The love affair between Indians and Tea is a tale that never ends. To simply put it, Tea is the heart of Indian society. Our daily life is so intertwined with tea, which we fondly refer to as Chai, that it would be of no sense if we skip it!
Genesis of Tea in India
Tea in India dates back to the scripts of Ramayana which states that the leaves of a certain plant in the Himalayas were used for healing which scholars believe is the tea plant. Officially tea was popularised in India by the Britishers with the commencement of the East India Company in the 19th century. Since then, tea has held a prominent place in the Indian society.
Taste of India
India is renowned for its chai. It is the second largest producer of tea in the world and the masala chai is a sweet yet spicy decoction infused with milk. The masala chai is actually a hybrid of the British tea and the Indian tradition of adding spices and herbs to the beverage. It is the beloved version of tea in India, loved by locals and travellers alike. Some of the popular Indian chais are Mumbai’s cutting chai, Hyderabad’s Iranian chai, the Kashmiri chai etc.
Morning Rituals and Evening Soiree
Chai is the focal beverage of all Indian families and is the conversation starter for many important meetings. It is usually had twice in the day, much like the British tradition. Some families have breakfast together while for some its more of an individual affair. Whatever it might be, tea is the AM companion for many. From Early Grey, English Breakfast to strong ginger or masala chai, tea is the robust brew that can give you the wake up call you really need.
Evening teas are more relaxed affairs, sometimes neighbours drop in for a quick hello or guests come by to visit. Tea is the beverage that brings everyone together. If the weather is a little nippy then hot pakoras are the ultimate combination to it.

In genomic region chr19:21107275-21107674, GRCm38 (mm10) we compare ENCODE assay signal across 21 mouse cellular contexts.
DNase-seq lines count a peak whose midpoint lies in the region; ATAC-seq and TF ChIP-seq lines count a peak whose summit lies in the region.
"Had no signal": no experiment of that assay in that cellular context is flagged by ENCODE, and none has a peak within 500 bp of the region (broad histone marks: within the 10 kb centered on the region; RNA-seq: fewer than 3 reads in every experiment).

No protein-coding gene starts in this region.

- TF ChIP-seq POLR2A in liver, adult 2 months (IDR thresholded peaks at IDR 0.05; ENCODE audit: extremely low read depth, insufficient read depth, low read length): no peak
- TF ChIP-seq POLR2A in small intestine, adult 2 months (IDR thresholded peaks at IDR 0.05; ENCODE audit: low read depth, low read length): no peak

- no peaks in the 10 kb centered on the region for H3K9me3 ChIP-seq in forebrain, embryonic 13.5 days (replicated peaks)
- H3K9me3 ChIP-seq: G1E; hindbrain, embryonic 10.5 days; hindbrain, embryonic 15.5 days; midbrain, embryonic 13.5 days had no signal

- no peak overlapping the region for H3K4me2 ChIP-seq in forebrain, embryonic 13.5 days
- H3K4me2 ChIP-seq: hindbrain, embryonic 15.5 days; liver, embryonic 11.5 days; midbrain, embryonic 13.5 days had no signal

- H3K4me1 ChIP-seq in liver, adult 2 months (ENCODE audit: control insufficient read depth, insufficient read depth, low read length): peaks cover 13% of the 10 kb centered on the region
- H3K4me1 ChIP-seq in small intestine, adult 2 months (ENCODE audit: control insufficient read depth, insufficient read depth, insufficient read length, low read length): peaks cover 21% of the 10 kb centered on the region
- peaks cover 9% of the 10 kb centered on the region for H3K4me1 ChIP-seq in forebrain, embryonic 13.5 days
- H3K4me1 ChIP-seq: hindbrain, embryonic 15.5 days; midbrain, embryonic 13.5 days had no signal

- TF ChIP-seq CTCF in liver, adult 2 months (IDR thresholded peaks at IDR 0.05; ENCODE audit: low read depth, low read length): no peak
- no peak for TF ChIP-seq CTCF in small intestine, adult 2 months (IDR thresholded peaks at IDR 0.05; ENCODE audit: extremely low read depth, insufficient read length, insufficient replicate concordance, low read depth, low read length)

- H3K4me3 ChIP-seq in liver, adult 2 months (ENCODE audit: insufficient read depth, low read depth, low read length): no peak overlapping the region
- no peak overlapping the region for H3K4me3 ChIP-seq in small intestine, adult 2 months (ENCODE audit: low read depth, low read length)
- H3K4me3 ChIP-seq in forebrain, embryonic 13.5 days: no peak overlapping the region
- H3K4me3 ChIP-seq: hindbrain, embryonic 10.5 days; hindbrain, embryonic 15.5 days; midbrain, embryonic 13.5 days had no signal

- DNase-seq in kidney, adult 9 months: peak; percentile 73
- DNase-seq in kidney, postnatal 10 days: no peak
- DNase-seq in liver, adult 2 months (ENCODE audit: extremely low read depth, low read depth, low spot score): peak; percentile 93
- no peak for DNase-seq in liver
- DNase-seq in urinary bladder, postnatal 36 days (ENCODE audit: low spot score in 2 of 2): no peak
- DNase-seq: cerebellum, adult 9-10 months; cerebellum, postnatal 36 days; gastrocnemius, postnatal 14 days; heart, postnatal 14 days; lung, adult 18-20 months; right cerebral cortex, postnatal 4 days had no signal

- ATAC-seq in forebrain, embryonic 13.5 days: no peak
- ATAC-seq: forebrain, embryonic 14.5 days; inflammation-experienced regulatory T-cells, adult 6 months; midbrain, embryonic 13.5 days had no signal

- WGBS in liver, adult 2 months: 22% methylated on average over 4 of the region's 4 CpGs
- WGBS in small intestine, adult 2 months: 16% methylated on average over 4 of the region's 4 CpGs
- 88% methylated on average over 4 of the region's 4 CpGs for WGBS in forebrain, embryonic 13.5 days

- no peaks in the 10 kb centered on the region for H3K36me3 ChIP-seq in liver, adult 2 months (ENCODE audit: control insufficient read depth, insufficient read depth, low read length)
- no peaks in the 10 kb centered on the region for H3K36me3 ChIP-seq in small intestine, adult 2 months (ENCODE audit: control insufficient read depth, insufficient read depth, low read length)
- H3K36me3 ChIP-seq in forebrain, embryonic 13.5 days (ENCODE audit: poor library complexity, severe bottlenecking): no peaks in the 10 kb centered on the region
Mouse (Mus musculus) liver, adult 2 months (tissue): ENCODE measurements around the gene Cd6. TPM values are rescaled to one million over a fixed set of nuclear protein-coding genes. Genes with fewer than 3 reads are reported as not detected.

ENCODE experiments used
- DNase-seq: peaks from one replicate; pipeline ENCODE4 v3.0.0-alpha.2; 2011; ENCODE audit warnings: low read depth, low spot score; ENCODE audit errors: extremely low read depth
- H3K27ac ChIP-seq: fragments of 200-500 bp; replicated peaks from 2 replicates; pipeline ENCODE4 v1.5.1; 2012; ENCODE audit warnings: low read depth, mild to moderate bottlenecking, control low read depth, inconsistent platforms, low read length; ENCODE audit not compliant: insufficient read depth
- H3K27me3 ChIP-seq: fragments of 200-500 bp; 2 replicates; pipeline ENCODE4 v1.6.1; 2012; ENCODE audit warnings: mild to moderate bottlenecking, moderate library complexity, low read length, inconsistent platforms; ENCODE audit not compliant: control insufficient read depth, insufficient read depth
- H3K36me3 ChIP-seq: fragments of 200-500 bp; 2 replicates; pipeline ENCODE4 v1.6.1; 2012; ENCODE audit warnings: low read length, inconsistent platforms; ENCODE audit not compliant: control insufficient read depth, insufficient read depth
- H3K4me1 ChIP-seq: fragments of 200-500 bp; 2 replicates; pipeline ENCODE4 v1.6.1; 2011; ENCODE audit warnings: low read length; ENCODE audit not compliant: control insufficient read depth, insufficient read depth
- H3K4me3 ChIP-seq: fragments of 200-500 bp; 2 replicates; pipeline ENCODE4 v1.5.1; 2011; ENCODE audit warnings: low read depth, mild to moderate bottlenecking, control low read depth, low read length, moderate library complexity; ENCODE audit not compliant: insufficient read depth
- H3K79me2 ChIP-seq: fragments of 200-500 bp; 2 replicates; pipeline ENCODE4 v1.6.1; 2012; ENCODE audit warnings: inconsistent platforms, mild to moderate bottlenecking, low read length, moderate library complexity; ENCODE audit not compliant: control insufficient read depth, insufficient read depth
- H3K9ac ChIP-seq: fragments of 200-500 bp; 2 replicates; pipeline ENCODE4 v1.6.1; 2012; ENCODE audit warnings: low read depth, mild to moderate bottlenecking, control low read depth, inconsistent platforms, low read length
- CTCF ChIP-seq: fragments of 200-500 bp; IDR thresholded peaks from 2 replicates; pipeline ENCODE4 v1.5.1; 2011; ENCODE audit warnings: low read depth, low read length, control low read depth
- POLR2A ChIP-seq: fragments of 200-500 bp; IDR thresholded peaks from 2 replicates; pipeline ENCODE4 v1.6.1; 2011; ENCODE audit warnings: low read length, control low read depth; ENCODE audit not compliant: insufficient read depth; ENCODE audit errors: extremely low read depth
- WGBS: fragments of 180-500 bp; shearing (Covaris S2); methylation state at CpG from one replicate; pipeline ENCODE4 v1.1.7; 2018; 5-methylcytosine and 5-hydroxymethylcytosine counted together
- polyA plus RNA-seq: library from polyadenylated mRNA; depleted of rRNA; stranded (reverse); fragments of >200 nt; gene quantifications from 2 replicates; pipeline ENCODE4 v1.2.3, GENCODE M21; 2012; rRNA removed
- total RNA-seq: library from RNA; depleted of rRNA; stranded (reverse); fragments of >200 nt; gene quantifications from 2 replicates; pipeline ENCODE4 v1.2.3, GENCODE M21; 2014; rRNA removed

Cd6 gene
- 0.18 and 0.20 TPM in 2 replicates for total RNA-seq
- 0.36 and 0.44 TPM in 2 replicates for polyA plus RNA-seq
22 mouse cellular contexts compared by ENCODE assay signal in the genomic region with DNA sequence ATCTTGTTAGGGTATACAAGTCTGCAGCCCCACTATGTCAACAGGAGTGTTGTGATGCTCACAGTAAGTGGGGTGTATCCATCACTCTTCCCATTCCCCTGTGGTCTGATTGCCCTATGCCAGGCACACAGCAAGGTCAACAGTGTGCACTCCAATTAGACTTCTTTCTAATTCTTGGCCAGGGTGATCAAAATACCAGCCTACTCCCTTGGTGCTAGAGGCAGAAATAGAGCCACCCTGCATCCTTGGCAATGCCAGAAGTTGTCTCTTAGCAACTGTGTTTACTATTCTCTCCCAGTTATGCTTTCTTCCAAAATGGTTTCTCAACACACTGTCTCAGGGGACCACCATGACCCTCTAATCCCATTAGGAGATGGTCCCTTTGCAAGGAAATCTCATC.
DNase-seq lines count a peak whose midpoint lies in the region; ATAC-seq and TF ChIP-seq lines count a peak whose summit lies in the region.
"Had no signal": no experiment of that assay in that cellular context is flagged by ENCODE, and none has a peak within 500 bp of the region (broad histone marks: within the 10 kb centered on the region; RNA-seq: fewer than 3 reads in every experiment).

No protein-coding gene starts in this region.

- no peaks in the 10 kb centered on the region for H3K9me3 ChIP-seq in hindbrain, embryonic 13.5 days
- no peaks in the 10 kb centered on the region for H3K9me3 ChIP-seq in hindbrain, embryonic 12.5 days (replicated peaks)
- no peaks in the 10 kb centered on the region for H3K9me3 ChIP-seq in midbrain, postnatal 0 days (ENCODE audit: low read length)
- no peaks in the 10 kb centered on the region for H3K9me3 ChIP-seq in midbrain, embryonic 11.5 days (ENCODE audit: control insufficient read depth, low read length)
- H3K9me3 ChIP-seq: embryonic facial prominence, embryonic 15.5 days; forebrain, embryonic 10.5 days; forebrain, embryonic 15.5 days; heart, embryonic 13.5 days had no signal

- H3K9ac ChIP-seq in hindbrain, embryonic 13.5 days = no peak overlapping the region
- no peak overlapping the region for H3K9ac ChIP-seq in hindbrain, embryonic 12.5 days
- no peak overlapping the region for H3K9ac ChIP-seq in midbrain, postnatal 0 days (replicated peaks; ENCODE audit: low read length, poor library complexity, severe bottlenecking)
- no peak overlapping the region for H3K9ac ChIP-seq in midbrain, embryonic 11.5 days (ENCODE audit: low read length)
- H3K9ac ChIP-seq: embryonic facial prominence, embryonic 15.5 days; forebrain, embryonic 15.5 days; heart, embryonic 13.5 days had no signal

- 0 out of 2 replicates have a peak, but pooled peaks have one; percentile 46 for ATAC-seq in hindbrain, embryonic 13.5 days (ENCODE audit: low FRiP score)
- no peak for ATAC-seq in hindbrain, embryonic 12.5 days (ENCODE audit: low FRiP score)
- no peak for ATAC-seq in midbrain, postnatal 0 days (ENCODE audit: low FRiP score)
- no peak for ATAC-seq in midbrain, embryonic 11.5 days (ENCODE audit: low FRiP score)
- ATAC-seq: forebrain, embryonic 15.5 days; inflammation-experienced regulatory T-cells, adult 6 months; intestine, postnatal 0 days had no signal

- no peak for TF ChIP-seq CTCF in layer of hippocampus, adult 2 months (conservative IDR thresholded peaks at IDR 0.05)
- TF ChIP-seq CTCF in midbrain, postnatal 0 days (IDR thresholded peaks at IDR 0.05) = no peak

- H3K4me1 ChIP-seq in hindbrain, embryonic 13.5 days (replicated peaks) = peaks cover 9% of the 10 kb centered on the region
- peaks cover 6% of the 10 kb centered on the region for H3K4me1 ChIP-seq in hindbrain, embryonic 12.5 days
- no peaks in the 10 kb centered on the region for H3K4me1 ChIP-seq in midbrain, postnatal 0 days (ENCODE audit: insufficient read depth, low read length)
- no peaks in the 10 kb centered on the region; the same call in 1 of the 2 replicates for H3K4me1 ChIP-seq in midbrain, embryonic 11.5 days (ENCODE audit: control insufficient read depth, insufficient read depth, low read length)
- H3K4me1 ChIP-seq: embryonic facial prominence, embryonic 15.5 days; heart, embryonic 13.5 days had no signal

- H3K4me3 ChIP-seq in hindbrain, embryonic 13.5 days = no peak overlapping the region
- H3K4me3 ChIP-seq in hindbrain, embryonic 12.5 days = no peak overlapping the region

Mornings or evenings, tea is the ubiquitous drink that ties people together.
The Quintessential Office Chai Breaks
Chai breaks in Indian offices are much more than the regular work breaks. Chai breaks are when important decisions are taken – deals are closed, employees get hired, travel plans are confirmed and more. This is the reason why a non-tea drinker panics when the rest of the team goes for a chai break. Its always a wise idea to tag along with your team during such times!
Let’s discuss this over a cup of tea
Having quick conversations over a cup of tea, either officially or not, happens when important decisions need to be taken. Something as big as sealing a deal with the client and sometimes as significant as fixing the bride or groom in arranged marriages can taken place over a tea meeting.
In fact, a political campaign was launched in India called as “Chai Pe Charcha” which means discussion over a cup of tea. More than a thousand stalls in 300 cities were set up so even the grassroot communities could be connected to. Such is the prominence of tea in the Indian society including the political arena.
Companion for Travelers
During the British Raj, the Darjeeling Himalayan Railway, which started in 1878 had its roots in the Indian tea. It was more of an experiment by the Indian Tea Association to globalise tea by means of the Indian railway. A historian famously once wrote, “The chai-wallah is still the first thing a passenger hears on waking up in a train in northern India as he marches through the carriages, a metal kettle swinging in one hand and glasses in the other, calling out ‘chai-chai-chai ’.” Thankfully this continues even today where loud tea vendors walk up down the aisles of the train to hand over cups of tea to rather bored travellers who get satisfied by the steamy cup of masala chai even in sweltering heat. Such is the love for tea in this country.
Back in the day, The Tea Association of India quoted that “a better cup of tea could in general be had at the platform tea stalls than in the first-class restaurant cars on the trains.” These were put up as big hoardings in local languages across railway stations in India. One could quite easily agree that it is true till date. A good cup of tea can be easily found at street corners rather than at a fine diner.
Tea is interwoven into the fabric of the Indian society in more than one ways and its done in a rather beautiful manner. Remove tea from it and you take away many things that Indians cherish and hold close to their heart!